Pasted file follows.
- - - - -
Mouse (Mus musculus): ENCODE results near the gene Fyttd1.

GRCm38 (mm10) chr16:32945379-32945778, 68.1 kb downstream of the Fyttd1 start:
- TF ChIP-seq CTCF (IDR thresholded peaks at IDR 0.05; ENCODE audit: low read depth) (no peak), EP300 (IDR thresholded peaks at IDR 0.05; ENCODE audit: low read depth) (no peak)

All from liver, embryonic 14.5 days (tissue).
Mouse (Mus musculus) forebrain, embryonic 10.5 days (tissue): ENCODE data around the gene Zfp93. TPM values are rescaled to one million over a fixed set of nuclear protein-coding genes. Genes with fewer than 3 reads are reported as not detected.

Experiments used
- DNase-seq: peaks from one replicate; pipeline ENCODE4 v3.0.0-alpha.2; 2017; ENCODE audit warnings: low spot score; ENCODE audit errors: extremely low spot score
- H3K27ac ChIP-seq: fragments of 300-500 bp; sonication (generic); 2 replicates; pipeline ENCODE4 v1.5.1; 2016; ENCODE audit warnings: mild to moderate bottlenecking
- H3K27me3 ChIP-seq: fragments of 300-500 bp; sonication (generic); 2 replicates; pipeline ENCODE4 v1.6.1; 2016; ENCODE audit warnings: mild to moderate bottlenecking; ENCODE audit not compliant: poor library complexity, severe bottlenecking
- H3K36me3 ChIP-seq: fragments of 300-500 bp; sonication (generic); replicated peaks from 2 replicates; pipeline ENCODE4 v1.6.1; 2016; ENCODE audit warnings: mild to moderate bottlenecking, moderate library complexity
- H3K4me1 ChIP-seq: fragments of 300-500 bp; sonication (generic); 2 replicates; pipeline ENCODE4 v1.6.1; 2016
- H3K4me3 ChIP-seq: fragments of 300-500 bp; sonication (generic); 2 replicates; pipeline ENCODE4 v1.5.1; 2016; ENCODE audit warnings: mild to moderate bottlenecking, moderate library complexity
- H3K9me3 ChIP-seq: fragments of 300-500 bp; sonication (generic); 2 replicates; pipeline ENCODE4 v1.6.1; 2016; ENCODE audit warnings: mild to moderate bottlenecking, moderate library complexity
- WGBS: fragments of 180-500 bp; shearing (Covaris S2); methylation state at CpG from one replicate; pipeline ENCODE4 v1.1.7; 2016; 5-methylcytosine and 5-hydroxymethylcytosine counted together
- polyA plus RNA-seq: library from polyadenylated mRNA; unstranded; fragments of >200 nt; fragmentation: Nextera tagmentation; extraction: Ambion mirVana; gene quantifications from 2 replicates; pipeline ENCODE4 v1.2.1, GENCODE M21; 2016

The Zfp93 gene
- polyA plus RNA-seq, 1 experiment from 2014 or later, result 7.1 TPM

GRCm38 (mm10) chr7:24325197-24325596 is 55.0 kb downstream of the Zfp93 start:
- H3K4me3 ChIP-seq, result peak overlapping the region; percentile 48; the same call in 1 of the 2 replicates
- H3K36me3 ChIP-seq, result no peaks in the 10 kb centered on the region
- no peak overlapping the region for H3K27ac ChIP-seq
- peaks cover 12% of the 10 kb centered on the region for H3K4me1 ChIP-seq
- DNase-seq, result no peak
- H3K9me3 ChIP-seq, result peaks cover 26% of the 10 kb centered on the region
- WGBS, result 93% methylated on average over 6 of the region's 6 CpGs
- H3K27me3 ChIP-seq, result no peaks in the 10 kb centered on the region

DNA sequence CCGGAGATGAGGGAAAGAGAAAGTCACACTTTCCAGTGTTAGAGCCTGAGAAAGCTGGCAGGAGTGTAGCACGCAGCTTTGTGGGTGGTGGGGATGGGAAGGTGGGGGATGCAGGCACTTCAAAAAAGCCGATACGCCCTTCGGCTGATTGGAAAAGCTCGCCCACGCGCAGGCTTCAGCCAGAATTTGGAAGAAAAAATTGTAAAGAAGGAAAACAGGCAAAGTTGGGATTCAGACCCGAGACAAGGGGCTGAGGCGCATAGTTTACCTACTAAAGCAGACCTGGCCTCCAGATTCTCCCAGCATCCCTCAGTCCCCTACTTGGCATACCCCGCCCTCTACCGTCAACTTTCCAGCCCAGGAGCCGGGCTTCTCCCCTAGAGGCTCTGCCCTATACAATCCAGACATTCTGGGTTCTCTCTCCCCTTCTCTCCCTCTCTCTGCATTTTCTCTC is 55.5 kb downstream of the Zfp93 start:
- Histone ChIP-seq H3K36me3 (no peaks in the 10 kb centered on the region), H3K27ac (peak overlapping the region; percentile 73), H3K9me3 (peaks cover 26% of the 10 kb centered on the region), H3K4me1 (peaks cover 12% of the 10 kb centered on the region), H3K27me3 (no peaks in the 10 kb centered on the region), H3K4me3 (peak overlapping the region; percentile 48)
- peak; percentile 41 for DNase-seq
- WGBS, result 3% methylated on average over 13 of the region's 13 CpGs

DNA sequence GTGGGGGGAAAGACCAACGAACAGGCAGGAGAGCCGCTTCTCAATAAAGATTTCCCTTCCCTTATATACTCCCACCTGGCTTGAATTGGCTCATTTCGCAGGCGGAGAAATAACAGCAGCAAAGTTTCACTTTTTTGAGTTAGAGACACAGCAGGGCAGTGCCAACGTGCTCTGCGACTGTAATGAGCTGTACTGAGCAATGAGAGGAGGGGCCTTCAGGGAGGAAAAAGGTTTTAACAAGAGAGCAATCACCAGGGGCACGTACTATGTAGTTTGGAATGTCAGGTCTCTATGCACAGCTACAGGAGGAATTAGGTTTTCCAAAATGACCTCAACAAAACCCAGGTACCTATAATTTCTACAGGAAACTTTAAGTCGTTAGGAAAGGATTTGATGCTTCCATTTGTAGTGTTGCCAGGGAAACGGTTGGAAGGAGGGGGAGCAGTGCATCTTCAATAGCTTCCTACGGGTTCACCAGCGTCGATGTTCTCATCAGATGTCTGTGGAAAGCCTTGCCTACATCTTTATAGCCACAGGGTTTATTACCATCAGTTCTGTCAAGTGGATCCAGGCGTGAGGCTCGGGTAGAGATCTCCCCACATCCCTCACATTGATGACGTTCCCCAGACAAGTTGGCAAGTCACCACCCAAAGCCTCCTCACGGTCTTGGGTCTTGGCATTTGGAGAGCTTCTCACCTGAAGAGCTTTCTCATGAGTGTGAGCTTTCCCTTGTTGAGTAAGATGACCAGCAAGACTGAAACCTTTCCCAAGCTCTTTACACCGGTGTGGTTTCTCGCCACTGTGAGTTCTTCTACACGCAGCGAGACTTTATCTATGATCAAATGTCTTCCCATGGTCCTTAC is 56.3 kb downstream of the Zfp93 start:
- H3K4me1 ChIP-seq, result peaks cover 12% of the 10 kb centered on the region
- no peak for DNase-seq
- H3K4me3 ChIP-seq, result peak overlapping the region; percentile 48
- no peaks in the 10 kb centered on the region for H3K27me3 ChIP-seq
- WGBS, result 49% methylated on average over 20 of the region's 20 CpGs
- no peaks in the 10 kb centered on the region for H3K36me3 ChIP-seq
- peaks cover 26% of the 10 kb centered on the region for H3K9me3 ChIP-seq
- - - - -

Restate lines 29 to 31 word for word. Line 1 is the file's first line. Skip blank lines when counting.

- peak; percentile 41 for DNase-seq
- WGBS, result 3% methylated on average over 13 of the region's 13 CpGs

DNA sequence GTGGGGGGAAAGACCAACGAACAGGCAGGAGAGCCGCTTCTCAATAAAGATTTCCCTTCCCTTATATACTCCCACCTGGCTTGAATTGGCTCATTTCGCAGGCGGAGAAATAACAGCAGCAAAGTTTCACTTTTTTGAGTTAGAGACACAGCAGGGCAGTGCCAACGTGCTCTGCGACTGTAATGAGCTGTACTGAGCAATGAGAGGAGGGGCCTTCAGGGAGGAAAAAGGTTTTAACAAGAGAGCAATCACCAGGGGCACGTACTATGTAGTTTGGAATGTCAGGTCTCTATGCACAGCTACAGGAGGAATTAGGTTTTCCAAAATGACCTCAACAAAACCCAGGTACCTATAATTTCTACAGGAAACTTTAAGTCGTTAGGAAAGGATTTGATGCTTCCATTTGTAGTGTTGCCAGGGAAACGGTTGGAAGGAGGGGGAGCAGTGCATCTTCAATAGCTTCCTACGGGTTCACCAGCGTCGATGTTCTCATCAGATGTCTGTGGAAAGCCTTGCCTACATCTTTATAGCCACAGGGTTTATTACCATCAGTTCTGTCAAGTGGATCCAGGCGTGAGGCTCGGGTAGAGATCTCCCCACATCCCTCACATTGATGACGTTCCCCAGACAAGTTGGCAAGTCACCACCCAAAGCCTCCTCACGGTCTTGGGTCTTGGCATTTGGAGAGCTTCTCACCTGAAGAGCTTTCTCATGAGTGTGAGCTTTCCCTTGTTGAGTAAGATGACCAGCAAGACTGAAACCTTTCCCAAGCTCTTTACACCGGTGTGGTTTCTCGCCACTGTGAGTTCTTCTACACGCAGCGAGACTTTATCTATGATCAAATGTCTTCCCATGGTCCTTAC is 56.3 kb downstream of the Zfp93 start: